One approach to the study of creative thinking is studying metaphoric language generation. Examining figurative language, especially metaphor generation, is a powerful method to assess linguistic innovation and generation of new ideas. The use of metaphors is considered a verbal form of creative thinking that enables individuals to describe a vast range of emotions and in a vivid and original fashion. Previous studies found that metaphor generation relies on different cognitive and executive processes, such as working memory, vocabulary, inhibition of irrelevant information, divergent thinking, and non-verbal intelligence.
The generation of novel ideas is a complex process that involves several brain networks: the Default Mode Network (DMN), responsible for spontaneous idea generation, and the Executive Control Network (ECN), required for evaluation of these ideas. It has been suggested that creative people have flexible cognitive control that gives them the ability to switch from an automatic, highly associative process to a sustainable, goal-directed process.Interestingly, our results demonstrate that despite the well know difficulties with mental flexibility in ASD, adults and children with ASD generated more creative novel metaphors than individuals with typical development (TD).
The Brain & Language Lab tests the relationship between creativity and different types of attentional functions, cognitive abilities, personality and motivation among individuals with ASD, learning disabilities and dyslexia. Furthermore, Mashal’s lab aims to develop intervention programs to enhance creative thinking. We also aim to examine the effects of exposure to a rich stimulant environment (e.g., art) on creative thinking.
Executive function is a set of mental skills that include working memory, flexible thinking, attention, planning, and suppression of actions or thoughts to respond correctly and self-control. These skills are used for learning, working, focusing our attention, handling emotions and managing daily life. One important ability termed Cognitive control includes a set of functions serving to configure the cognitive system for the performance of specific tasks, especially in challenging and non-routine situations. A major constituent process of cognitive control involves cognitive inhibition. The term cognitive inhibition refers to the ability to control or suppress irrelevant responses and to adopt relevant responses in place of irrelevant ones.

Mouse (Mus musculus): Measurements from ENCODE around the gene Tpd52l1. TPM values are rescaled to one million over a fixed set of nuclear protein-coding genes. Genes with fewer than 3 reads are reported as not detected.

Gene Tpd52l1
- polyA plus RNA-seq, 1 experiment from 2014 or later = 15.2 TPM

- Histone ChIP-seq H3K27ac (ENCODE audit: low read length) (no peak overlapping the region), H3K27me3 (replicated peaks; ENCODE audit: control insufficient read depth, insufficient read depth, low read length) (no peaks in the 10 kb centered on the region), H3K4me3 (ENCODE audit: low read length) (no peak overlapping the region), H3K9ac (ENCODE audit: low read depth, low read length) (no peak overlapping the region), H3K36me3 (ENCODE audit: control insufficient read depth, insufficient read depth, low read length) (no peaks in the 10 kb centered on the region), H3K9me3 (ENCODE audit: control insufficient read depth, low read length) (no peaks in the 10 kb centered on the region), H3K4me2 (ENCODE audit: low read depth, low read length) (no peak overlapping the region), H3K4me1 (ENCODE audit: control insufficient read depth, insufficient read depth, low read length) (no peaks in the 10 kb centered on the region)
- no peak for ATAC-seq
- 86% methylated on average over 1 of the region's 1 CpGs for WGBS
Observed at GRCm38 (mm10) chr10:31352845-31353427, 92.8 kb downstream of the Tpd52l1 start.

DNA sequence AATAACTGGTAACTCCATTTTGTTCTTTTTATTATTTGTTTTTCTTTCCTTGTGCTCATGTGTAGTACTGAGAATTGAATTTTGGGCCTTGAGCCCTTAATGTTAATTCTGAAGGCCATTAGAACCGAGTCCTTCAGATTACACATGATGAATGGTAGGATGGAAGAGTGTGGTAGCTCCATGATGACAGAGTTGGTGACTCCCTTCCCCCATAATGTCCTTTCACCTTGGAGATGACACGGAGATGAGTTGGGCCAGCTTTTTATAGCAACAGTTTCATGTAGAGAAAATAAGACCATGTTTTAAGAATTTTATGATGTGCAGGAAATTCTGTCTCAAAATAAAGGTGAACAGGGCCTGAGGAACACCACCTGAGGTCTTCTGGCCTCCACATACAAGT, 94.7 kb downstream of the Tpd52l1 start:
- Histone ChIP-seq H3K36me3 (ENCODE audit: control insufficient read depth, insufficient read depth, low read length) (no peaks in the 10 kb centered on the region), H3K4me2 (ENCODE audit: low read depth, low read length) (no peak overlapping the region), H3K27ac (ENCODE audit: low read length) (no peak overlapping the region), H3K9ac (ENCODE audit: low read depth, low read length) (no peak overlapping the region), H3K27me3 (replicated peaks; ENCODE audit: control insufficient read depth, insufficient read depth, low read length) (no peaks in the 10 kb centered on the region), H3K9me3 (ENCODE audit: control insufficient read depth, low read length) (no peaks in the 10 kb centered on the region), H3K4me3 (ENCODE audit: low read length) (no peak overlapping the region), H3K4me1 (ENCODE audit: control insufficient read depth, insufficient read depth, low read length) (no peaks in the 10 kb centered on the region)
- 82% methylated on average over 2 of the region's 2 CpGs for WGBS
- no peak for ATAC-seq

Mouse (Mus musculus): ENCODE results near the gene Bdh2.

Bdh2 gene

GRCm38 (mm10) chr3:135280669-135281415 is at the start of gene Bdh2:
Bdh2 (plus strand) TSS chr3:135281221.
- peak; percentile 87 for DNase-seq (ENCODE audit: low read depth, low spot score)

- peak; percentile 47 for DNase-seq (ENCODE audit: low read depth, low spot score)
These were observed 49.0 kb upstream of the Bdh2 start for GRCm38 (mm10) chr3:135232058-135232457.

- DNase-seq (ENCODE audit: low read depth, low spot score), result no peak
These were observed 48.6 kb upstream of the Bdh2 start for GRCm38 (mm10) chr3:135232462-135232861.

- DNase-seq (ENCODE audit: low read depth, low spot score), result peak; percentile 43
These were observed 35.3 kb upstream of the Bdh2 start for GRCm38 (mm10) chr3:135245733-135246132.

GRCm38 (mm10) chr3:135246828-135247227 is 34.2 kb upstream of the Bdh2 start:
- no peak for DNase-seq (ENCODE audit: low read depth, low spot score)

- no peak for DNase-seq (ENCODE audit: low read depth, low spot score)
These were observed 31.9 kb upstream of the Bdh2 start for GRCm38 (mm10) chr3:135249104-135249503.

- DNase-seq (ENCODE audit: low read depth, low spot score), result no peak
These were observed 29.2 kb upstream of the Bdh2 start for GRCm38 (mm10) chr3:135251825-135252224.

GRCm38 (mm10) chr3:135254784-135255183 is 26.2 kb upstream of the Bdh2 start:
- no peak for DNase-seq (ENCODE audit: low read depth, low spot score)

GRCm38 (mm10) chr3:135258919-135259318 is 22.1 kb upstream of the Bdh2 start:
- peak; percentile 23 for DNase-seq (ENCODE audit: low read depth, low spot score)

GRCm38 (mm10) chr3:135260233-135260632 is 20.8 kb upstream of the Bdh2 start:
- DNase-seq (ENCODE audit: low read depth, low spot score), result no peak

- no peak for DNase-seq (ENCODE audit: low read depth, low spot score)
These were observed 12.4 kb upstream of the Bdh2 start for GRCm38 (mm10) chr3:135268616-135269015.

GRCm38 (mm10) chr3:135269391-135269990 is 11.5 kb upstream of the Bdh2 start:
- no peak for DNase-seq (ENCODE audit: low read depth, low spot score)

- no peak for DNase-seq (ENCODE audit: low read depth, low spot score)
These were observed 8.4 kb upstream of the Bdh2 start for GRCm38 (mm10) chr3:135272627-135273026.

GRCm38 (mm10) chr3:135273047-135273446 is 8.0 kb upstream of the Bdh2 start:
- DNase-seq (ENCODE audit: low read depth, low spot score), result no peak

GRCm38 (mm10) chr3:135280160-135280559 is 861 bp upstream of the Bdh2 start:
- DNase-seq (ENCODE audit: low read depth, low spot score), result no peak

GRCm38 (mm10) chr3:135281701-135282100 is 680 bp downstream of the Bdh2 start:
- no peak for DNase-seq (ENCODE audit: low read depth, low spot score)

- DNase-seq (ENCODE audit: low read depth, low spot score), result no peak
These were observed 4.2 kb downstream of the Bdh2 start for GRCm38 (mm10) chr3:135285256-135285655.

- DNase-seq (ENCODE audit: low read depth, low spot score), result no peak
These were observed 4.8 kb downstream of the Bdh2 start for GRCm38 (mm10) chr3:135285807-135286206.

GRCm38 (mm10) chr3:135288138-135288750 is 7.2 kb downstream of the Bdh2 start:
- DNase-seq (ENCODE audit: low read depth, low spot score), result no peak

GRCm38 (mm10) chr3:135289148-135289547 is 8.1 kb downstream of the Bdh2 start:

Accumulated evidence from neuroimaging studies supports the role of a brain network including the DLPFC, anterior cingulate cortex, and the parietal cortex (PC) in cognitive control. Mashal’s lab studies the capacity to detect and filter out irrelevant semantic information within a stimulus set, with the aim to test the effects of transcranial direct current stimulation (tDCS) on improving cognitive inhibition (Metzuyanim-Gorlick & Mashal, 2016).
Furthermore, The Brain & Language Lab investigates the link between early attentional processes and creativity, a link that is still not well understood. We study the association between divergent thinking and selective attention using ERP and statistical models (Menashe et al., 2020).